|This is a 650-word eulogy that I prepared for my mother's memorial service. It is about six to seven minutes long because there must be pauses for effect to give the listeners a chance to consider what is being presented. While this is very personal to my family and me, I chose this as my example because I am sure she would be honored to be included in this website. Her work goes on.|
|A Pretty Glass|
Mom spent the last moments of her life sitting at the kitchen table sipping the one drink she
allowed herself to have each day. As David made the drink, Mom asked to have
it in a "pretty glass, please." David, of course, obliged, made a little fuss over her and
then went to work in the yard. When he returned a while later, Mom had moved on. It was time
and I am guessing she knew it. But...she was going to have one last drink in a pretty glass
before her final farewell Her work here was done.
Well, how do you say goodbye to a woman who loved wastefully, appreciated profoundly, gave
unconditionally, and lived abundantly? She was simply as accomplished and graceful a human being
as God has seen fit to create. Comfortable in her own skin and with her own nature, Mom was able
to open her arms to the world. If you loved somebody, well...she did too. It was just that
simple. She would welcome and hug and engage people in conversation and before they had a full
sense of it all, she had a new best friend. This happened time and again with all her children.
In fact, whenever my friends came calling, it was as much (probably more) to be around her than me.
On one occasion I recall that Jim Jacobsen, a high school friend, came by unexpectedly and I had to
be somewhere else. He simply said "that's fine, I'll hang out with your mom." He didn't consider
that she might have other commitments, he just knew he was welcome in the home and he was glad to be
Everybody will tell you what a great mother Mom was, and that is certainly true. Norman arrived first
and gave Mom the confidence to take on more challenges; that soon manifested itself in a second boy
child named David and two years into that, I am frankly astonished that she didn't just say 'enough is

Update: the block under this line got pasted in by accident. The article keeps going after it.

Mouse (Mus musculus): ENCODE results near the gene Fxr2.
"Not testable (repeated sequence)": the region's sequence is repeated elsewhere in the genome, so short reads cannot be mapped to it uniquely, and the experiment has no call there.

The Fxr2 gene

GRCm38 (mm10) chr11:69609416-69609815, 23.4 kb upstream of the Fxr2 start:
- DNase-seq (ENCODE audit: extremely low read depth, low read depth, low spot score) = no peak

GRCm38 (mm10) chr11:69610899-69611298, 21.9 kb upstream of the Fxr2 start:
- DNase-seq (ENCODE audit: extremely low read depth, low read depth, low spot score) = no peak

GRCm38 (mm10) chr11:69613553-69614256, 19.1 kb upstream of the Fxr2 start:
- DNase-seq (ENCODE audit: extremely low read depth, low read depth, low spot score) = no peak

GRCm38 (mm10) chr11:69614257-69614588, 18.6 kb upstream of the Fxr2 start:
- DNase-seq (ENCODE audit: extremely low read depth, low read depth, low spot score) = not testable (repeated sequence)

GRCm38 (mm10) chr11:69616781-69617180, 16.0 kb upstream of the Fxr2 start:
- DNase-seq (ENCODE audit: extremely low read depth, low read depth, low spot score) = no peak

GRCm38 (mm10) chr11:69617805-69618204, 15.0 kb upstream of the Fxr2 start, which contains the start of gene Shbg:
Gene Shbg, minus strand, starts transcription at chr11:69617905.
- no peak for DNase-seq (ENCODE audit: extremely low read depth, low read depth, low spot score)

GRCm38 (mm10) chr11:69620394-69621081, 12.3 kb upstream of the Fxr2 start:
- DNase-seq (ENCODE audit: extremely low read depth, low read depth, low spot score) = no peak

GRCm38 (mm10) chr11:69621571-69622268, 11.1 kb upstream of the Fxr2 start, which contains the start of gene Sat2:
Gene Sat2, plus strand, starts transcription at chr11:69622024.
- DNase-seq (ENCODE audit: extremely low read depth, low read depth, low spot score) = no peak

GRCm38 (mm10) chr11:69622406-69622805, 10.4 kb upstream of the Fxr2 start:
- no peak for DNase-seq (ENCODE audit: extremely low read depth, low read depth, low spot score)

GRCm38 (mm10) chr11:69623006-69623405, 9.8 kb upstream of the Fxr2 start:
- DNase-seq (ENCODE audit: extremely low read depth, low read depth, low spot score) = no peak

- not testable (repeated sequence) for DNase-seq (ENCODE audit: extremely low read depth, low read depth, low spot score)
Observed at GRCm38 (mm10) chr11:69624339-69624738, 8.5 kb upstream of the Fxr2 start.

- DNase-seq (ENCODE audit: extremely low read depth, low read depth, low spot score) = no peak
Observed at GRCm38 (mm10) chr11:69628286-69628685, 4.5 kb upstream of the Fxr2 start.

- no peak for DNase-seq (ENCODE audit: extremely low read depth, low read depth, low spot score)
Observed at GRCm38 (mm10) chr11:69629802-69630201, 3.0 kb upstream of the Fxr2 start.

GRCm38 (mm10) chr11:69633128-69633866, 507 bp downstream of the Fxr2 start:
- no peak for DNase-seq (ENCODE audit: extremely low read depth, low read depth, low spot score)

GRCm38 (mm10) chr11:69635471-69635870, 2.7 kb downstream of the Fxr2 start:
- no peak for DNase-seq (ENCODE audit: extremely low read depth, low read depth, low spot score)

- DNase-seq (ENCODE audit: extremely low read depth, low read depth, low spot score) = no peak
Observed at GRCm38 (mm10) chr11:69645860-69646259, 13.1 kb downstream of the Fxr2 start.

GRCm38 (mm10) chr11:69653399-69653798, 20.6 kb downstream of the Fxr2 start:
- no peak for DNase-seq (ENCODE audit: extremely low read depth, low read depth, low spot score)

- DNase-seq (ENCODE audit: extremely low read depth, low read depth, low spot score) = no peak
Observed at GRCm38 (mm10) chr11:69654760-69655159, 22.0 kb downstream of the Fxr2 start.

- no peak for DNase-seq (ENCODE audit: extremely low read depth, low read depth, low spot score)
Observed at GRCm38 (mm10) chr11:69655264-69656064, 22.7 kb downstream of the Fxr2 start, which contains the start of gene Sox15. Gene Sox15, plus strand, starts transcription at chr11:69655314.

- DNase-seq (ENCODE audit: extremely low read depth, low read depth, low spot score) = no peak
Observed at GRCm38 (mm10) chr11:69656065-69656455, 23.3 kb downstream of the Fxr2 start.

enough;' Mom's optimism was rewarded soon thereafter with gorgeous twin girls who are as beautiful
today as they were then. Born during the Christmas holidays, their names are Laurel and Joy to
commemorate the season. A few years later either as an exclamation point or (at least in my view) a
fortunate accident, I joined the fray.
By the time I was able to show a little independence as a youngster, mom had completed her postgraduate
work in motherhood. My four siblings had made her battle tested and wise to the psyche of a youngster.
There was no trick I could contrive that she didn't see through; my thoughts belonged only partially
to me because it seemed she knew every one; I also believe she was the spiritual descendant of Aesop
because she always had a fable or an anecdote at the ready that was spot on to the situation I might
be facing. Half mentor, half cheering fan, all mother, she encouraged us all to follow our own hearts
and be true to our own natures.
Before I end, I need to say that for all her virtues, Mom was not perfect. For example, she could not
tell a joke and get away with it. After creating an atmosphere of anticipation and the hope of a
snappy punch line tying it all together, she would always end up reversing things. "Oh no, that's not
how it goes I think I got it backwards" Or simply "Rats, that's not right. " In fact, I personally
thought we should enact a family statute barring her from any future attempts. The joke, however, was
that we would all ultimately work out what the punch line probably should have been and delight in the
joke that was almost told.
To Mom I say this: "I love you dearly and will cherish you always. I do not mourn your passing.
Instead, I am filled with gratitude that you enriched my life in so many ways. This world was much
improved by your being in it."
July 9, 2007